After a week of nonstop travel through Northern Spain and levels of food and wine consumption that approached gluttony, a few days of recuperation at a lovely bed and breakfast in the hillside vineyards of Côte-Rôtie in the French wine region of Northern Rhone were desperately needed.
I’ve long been fascinated by Côte-Rôtie. It’s one of those wine regions (like the Douro in Portugal and Mosel in Germany) where working the vineyards seems impossible because the vines are planted on steep slopes more suited to goats than humans. But more importantly, the wine from this region is utterly unique. The primary grape here is Syrah which typically makes a big wine, powerful and full bodied with rich, dark fruit and a spicy finish that takes well to oak. Australian Shiraz and Paso Robles Syrah are examples of this style. Even some Northern Rhone Syrah from Hermitage or Cornas, while more restrained than new world styles, will nevertheless impress with their power.
Côte-Rôtie Syrah is an exception. Almost feminine with red fruits and floral notes predominating when young, as they age they develop flavors of bacon fat, tobacco and earth. But whether young or aged, finesse and a sensuous, silky texture are the calling card of Côte-Rôtie wines. It is as close to Burgundian Pinot Noir as Syrah can get. It is perhaps no accident that Côte-Rôtie is the northernmost region in the Rhone Valley separated from Beaujolais and Southern Burgundy only by the city of Lyon. A cultural preference for elegance and finesse may explain this expression of Syrah. But climate surely plays a central role. The weather is relatively cold and windy for much of the year so the grapes ripen slowly and maintain their acidity. Yet the southern-facing slopes get lots of sunlight and the additional weeks on the vine before sugar levels get too high allow the phenols to reach full maturity creating complexity and finesse. The fact that the wine laws allow up to 20% Viognier, a white grape, in the blend adds to the aromatic potential of these wines.
The region is also blessed with two soil types—schist rock and darker soils in the so called Côte-Brune which produce a darker, more structured, austere wine; and lighter granite and sand in the Côte Blonde which makes a softer, more elegant wine. Many wines from this region are a blend of grapes from both soil types. Just as in Burgundy, the best vineyards are near the top of the slopes where drainage is best and sunlight is intense.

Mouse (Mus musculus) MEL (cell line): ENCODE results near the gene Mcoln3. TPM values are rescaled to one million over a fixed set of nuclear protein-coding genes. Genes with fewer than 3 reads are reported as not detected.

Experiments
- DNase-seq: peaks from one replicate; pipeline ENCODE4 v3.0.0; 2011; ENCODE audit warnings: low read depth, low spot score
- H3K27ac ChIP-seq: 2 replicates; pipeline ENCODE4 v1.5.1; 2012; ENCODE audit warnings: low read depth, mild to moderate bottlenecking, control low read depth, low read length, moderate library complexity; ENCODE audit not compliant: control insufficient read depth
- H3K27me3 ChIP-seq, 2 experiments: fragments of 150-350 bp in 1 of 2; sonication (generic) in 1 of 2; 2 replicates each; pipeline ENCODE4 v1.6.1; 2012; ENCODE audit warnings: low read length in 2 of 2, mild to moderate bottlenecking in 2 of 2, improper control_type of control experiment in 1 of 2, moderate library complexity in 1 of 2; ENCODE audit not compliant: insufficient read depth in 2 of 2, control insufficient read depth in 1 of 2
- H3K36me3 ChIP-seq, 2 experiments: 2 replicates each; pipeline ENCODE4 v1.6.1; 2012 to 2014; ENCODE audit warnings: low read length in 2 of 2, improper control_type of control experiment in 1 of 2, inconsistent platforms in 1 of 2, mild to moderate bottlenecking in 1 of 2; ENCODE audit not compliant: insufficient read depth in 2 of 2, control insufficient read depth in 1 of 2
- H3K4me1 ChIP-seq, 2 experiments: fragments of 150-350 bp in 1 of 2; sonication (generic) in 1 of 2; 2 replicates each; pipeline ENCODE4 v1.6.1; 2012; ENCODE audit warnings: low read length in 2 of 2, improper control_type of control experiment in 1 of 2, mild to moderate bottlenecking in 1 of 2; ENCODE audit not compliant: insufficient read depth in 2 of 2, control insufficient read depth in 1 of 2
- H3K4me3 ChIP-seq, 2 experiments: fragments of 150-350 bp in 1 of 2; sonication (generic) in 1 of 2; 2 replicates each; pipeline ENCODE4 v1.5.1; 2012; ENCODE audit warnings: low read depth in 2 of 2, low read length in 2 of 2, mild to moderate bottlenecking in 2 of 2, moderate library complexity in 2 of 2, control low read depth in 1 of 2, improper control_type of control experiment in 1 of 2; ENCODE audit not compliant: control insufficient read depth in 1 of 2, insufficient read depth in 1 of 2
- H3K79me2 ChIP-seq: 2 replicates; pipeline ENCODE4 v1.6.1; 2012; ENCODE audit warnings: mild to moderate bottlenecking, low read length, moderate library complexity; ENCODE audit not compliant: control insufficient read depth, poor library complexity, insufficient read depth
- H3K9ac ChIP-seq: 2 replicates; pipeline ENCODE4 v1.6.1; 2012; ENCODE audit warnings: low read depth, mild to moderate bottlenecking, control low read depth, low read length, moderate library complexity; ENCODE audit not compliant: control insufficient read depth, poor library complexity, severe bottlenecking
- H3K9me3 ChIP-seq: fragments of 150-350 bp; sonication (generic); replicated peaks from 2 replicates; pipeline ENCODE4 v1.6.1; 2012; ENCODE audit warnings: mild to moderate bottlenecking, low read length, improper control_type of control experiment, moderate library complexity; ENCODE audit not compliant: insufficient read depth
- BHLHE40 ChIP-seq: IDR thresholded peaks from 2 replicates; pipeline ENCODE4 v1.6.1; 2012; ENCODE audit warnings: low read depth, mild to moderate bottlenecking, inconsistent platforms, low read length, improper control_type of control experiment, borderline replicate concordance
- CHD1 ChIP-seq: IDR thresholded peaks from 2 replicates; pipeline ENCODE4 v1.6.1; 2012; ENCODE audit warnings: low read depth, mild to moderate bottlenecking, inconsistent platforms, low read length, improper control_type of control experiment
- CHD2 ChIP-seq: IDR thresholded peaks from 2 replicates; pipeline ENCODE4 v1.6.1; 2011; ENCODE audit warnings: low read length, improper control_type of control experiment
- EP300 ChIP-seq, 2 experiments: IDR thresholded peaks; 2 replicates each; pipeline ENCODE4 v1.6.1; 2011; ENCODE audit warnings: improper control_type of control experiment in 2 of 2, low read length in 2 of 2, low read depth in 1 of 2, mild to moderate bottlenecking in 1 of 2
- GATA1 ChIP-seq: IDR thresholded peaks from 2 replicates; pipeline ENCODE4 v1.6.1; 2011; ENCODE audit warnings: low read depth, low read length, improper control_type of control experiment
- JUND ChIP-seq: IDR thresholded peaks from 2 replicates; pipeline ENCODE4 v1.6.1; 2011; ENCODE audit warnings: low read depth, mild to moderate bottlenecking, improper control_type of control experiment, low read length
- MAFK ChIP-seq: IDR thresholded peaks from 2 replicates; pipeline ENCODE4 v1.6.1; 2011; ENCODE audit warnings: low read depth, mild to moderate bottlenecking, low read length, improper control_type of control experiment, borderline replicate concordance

As it is sometimes difficult to visit these wineries since they often do not have public tasting rooms, we hired Paul from Rhone Wine Tours to give us a tour of the region. We enjoyed an extensive tasting at Domaine Stephane Ogier, one of my favorite Côte-Rôtie producers, tasting through several wines from various vineyards to get a sense of how the vineyard site influences the final product. These were from the 2012 and 2013 vintages so they were relatively young. Ogier’s wines are very fresh and bright with high acidity and lovely floral aromas. This impression of freshness is present in part because he has not joined the modern trend toward extensive use of new oak. There appears to be a contrast between traditional and modernist approaches to Côte-Rôtie winemaking. The traditionalists use older barriques or large oak casks that add oxygen to the wine without imparting wood notes, and their old school methods can encourage the development of meaty and herbal notes that give a funky impression as they age. More modern producers, such as the largest producer in the region Guigal, make extensive use of new oak barriques and aim for the richness and toasted flavors that oak provides. Ogier is in the middle of this continuum preferring barriques that are 2-3 yrs. old. This makes for a fresh, floral but closed wine that needs a few years to open up. But the remarkable elegance of these wines is apparent even when young.
Alas, Côte-Rôtie is a tiny wine region with a limited production that is in great demand. With just over 200 hectares (around 500 acres) of vineyard plantings, low yields and many very small producers, it can be next to impossible to get your hands on a bottle in the U.S for under $50 and most are considerably more expensive. Even a relatively large producer like Ogier produces only about 25,000 cases per year which must serve a world wide market. As much as I love Côte-Rôtie it is only an occasional indulgence.
Our tour included a drive south to Crozes-Hermitage and Cornas as well. As we move south, the wines get bigger and more structured. Domain Betton’s Caprice was a muscular, complex Syrah with a gorgeous nose. Unfortunately we could not taste her highly regarded white Hermitage since all bottles had already been allocated. And Domaine Johann Michel makes full bodied Cornas that attract the attention of Robert Parker’s Wine Advocate every year. We tasted several barrel samples that gave some insight into how Syrah develops in oak.
But the best wine of this leg of our trip takes us back to Côte-Rôtie. A 2010 Domaine Clusel-Roche spotted on the wine list at a local restaurant had just enough age on it to begin to develop the meat and earth notes that fans of Côte-Rôtie adore.
As for the food, we welcomed the prix fixe menus of spring vegetable appetizers, gratins, and flavorful sauces that highlighted the simple cuts of duck, lamb, veal, or the ubiquitous guinea hen served in the local restaurants. This is country cooking but in the refined style that the French have mastered.
But of course the cheese course is the highlight—so many cheeses, so little time.
Fortified by rest and great wine, we are now ready to test the transportation system in Eastern Europe.
Cross posted on Edible Arts on 6/30/2016